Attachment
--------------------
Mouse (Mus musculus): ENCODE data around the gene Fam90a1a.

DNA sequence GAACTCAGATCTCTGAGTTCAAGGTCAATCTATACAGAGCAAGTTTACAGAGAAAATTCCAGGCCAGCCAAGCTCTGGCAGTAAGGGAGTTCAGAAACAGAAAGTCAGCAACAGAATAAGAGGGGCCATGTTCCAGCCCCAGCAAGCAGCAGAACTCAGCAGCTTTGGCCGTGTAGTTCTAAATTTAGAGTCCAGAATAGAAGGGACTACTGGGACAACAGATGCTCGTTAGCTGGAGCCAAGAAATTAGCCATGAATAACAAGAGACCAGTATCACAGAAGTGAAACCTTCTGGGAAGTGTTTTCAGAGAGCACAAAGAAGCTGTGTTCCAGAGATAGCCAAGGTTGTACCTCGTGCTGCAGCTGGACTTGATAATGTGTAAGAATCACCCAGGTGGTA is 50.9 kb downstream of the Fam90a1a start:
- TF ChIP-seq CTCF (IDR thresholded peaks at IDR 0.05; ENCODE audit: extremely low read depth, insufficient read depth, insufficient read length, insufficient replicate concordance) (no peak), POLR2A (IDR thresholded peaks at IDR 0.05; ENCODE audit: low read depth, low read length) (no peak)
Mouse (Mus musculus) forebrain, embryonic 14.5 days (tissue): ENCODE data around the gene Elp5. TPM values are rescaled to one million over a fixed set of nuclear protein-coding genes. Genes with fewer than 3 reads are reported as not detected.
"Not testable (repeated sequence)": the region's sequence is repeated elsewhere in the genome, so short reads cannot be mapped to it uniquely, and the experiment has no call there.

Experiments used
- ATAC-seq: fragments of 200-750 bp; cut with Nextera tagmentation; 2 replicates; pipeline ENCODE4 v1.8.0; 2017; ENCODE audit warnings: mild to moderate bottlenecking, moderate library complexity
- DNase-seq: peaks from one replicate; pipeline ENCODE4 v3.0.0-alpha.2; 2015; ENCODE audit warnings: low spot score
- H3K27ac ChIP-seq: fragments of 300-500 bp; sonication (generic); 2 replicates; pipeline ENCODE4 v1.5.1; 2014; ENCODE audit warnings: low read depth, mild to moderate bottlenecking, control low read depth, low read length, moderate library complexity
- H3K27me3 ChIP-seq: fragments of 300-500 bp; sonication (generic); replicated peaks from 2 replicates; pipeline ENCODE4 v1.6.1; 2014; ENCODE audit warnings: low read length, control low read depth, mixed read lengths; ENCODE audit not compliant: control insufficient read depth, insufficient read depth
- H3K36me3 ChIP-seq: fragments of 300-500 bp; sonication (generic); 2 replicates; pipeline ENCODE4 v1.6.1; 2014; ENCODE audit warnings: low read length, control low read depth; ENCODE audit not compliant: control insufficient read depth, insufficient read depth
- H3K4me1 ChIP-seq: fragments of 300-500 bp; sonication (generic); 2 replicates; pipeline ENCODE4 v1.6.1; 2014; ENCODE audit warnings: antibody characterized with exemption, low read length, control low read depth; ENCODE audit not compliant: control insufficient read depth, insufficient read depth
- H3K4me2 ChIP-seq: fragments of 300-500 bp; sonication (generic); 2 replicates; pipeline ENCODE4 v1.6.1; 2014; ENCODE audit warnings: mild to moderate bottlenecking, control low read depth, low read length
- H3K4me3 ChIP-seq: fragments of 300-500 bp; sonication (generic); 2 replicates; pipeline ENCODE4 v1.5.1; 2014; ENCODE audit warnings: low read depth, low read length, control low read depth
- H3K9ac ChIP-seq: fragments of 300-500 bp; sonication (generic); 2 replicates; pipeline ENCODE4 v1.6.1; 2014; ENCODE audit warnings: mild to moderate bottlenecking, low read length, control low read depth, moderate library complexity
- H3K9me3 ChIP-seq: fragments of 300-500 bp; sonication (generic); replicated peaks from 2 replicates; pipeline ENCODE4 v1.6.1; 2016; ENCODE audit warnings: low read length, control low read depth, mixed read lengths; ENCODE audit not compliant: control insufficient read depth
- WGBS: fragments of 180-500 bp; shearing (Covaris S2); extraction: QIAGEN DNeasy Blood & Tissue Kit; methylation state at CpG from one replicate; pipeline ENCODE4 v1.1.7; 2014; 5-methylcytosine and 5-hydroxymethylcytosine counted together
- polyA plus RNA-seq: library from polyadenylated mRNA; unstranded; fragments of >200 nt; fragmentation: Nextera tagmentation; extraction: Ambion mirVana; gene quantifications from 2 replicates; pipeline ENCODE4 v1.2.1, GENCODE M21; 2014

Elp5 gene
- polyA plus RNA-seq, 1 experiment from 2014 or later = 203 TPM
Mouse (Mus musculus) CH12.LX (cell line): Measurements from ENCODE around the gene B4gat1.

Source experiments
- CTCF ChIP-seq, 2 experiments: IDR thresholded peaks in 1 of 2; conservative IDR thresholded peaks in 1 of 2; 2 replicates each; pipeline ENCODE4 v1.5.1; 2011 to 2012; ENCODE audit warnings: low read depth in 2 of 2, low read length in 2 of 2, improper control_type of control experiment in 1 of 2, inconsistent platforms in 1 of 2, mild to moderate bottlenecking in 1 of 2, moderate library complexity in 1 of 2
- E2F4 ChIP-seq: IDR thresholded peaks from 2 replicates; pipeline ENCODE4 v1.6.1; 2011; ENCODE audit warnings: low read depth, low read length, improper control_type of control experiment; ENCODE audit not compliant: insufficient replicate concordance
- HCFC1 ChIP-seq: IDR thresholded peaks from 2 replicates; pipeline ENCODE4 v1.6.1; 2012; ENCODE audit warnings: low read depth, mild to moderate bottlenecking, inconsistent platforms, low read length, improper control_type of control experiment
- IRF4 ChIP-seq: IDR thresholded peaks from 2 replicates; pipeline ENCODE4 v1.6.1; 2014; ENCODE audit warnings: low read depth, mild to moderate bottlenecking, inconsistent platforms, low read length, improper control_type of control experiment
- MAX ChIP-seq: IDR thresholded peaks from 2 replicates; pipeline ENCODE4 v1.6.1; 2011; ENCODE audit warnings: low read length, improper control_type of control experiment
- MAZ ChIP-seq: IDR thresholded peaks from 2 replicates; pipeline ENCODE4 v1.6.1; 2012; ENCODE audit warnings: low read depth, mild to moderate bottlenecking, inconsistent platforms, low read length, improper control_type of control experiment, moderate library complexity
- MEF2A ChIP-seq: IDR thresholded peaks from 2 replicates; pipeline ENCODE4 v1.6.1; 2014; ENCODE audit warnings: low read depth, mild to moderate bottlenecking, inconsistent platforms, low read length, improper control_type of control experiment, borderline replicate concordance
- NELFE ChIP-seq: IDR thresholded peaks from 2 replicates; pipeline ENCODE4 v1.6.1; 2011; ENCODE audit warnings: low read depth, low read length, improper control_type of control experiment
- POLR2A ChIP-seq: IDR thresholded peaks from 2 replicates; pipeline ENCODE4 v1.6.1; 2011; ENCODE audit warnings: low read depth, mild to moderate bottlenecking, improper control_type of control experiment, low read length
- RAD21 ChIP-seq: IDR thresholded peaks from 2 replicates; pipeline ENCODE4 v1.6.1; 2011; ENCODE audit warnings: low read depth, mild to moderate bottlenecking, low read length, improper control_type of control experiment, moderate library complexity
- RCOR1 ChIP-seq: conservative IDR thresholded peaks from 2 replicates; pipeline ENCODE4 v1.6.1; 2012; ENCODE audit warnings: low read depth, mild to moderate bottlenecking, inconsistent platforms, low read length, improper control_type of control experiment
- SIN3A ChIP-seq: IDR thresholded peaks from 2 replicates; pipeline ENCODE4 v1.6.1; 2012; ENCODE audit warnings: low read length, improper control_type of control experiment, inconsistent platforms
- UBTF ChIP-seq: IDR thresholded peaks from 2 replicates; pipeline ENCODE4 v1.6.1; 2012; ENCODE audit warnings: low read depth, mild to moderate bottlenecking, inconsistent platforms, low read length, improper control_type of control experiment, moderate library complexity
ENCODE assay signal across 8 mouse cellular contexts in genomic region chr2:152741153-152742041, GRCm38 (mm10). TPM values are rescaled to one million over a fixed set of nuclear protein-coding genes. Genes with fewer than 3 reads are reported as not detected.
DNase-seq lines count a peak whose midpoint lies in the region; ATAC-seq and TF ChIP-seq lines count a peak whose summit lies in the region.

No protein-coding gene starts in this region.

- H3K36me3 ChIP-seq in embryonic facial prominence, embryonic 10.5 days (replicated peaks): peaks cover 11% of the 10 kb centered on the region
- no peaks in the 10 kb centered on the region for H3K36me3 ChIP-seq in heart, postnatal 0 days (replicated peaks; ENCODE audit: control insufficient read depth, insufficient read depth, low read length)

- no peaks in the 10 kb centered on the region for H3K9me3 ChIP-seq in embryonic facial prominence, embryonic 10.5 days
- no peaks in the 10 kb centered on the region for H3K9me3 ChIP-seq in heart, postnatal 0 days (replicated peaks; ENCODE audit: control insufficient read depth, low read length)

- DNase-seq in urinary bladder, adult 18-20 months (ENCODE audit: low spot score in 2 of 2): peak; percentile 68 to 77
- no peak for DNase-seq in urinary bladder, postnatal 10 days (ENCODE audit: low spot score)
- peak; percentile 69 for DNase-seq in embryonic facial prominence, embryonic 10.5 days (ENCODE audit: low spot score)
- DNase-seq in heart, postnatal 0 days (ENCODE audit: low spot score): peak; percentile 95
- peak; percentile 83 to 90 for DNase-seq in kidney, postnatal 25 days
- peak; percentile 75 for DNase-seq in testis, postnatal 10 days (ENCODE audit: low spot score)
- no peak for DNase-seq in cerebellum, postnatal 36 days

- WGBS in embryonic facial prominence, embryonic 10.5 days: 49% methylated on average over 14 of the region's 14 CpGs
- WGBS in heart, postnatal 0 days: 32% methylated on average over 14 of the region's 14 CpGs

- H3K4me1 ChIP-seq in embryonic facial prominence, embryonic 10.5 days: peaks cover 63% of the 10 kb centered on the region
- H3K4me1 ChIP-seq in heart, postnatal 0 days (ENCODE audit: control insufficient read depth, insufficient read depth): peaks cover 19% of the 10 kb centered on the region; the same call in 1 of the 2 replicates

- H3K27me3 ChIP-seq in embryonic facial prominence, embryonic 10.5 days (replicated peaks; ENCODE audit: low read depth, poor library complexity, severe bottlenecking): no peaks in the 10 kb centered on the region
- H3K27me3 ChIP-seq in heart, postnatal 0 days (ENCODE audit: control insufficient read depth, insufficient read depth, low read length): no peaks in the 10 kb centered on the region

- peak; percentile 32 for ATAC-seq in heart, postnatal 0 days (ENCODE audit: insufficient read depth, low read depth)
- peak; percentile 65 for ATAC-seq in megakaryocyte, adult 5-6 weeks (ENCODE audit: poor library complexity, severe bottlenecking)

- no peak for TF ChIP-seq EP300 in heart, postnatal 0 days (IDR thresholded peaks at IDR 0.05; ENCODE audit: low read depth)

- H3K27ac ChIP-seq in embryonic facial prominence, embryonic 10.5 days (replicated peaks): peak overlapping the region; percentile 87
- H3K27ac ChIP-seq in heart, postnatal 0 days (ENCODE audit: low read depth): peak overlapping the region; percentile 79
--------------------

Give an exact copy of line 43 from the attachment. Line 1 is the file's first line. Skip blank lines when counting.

- DNase-seq in urinary bladder, adult 18-20 months (ENCODE audit: low spot score in 2 of 2): peak; percentile 68 to 77